If you are an undergraduate taking 12 credits or more, then you are known as a “full time” student. Likewise, undergrads taking less than 12 credits are known as “part time” students. Right off the bat, it is evident that full time students are more likely to stick around till the next quarter than part time students. Civitas tell us that of all our undergraduates, full time students are 2% more likely to persevere, while part time students are 9% less likely.
This might be due, in part, to the fact that undergraduates in their major tend to persist to the next quarter more often than pre-major undergrads. In fact, the persistence rate of “in-major” students is 92%, which is 9% higher than pre-major undergraduate’s persistence rate of 83%. What does a full time schedule have to do with this? Well, if you are a full time student, you are spending less cumulative time as a pre-major. In short, the more credits you take, the faster you get into your major, and the more likely you are to persist to your eventual graduation.
However, even if you are a full time student, you could be looking at a five year or more academic plan. While full time is defined at 12 credits, that does not mean you should only take 12 credits if you can afford to take more. Unless you plan to take summer courses as well, 12 credits a quarter will end up pushing out your graduation far past the “traditional” four years. If you can manage it, we recommend taking 15 credits a quarter, for three quarters, each academic year. That’s three 5 credit classes, which may seem like a lot, but it’s manageable – even if you are working upwards of twenty hours a week. As an added benefit, it also leaves your summers completely open to do whatever you need/want to.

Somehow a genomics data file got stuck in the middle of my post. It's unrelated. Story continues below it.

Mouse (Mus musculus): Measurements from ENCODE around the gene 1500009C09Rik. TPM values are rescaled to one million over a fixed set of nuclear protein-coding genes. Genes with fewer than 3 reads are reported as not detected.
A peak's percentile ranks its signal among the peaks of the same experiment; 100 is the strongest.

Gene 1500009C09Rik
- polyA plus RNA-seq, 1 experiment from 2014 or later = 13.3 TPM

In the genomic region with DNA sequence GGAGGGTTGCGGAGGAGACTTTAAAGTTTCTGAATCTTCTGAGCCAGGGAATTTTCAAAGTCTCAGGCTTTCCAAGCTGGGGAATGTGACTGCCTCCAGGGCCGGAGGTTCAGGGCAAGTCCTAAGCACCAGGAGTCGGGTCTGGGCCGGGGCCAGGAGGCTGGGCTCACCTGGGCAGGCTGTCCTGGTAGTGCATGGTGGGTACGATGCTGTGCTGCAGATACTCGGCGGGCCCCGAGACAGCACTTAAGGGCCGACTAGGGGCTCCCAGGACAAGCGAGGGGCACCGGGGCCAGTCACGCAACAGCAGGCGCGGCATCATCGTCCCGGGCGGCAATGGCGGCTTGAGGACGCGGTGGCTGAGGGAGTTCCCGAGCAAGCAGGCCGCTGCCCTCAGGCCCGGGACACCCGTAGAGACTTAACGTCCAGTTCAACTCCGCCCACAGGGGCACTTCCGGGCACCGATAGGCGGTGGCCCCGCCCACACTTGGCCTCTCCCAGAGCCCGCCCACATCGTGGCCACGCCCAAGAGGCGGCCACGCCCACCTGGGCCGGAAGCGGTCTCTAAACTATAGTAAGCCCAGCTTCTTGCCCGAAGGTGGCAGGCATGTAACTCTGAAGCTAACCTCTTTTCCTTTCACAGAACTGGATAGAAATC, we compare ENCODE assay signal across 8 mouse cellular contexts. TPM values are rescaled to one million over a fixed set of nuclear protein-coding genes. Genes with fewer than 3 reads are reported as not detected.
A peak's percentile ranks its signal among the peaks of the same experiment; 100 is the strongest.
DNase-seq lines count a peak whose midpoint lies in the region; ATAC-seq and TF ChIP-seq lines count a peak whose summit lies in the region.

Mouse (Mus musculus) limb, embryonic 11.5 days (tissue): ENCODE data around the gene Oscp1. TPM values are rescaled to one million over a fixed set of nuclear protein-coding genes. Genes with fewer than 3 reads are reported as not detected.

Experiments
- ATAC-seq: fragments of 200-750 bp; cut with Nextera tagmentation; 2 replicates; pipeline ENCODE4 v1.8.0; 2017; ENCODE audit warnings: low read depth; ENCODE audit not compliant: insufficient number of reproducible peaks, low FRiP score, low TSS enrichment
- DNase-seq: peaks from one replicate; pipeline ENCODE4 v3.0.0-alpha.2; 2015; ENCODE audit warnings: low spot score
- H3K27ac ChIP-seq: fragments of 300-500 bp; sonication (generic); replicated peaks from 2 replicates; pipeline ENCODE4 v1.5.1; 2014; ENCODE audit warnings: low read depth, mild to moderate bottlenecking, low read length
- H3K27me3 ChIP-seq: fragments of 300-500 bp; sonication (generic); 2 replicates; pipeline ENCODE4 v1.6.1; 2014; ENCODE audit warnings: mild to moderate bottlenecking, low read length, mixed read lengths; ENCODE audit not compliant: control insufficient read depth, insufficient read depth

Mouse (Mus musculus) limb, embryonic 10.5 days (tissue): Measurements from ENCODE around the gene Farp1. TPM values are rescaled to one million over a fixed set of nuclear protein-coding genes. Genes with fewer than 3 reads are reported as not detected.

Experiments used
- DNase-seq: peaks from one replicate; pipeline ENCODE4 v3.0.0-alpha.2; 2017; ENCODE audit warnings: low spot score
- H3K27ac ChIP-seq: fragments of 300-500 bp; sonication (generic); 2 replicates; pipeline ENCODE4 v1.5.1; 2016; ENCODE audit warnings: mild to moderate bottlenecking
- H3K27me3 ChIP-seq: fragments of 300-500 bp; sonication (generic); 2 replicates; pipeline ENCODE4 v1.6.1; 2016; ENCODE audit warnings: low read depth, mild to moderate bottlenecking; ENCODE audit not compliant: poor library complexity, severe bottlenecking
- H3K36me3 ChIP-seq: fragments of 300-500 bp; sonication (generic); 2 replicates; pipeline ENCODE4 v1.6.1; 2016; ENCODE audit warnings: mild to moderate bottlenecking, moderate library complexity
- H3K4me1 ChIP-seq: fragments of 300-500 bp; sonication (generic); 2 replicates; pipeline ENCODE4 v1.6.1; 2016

Statistical analysis of the “15 credit” claim proves it’s validity. Civitas reveals that full time undergraduates taking less than 15 credits are 13% more likely to drop out by the next academic year than full time undergraduates taking 15 credits or more. Moreover, these findings are present in universities across the country; not just at UWT. In fact, there is now a nation-wide movement to promote taking the optimal 15 credits. It is called 15 to Finish, and they have an… interesting promo video, to say the least:
So, as you can see, there are a lot of benefits to taking those 15 credits every quarter. However, not everyone has the time and/or money to commit to that. In that case, we urge you to try to take at least 12 credits, and perhaps pick up the slack over the summer. If you absolutely have to take classes part time, try to take 9-10 credits. You won’t stray too far off track, especially if you only need to do it for one or two quarters. Despite this, we implore you to explore all your options before you decide that you can’t commit to a full time schedule. Which brings us to our next tip:
3. Take online classes
If you are a busy student that can’t afford to attend classes on-campus several times a week, then online courses are for you! They can be a convenient way to take more credits when you are juggling a busy work schedule. Additionally, there is plenty of evidence that endorses the positive influence online classes provide. Out of all of our undergraduates (both in their major and pre-major), students who are taking one or more online classes (“blended” students) have a 3% better chance of persisting through to Fall Quarter (89% on-ground vs. 92% partially online).
This divide becomes even more prominent when we analyze the data for part time students alone. Part time “blended” students have an 8% increase in persistence compared to all on-campus part time students (88% vs. 80%). This should come as no surprise. Students who are busy enough t0 decide to take a part time course load will likely benefit from courses that can be taken at a more individual pace (which online classes often provide). The rigidity of on-campus courses can be too much for already overloaded undergrads, which in turn might lead the student to drop college all-together as the pressure rises. Online courses often alleviate this stress, which might account for the better persistence rate in blended students.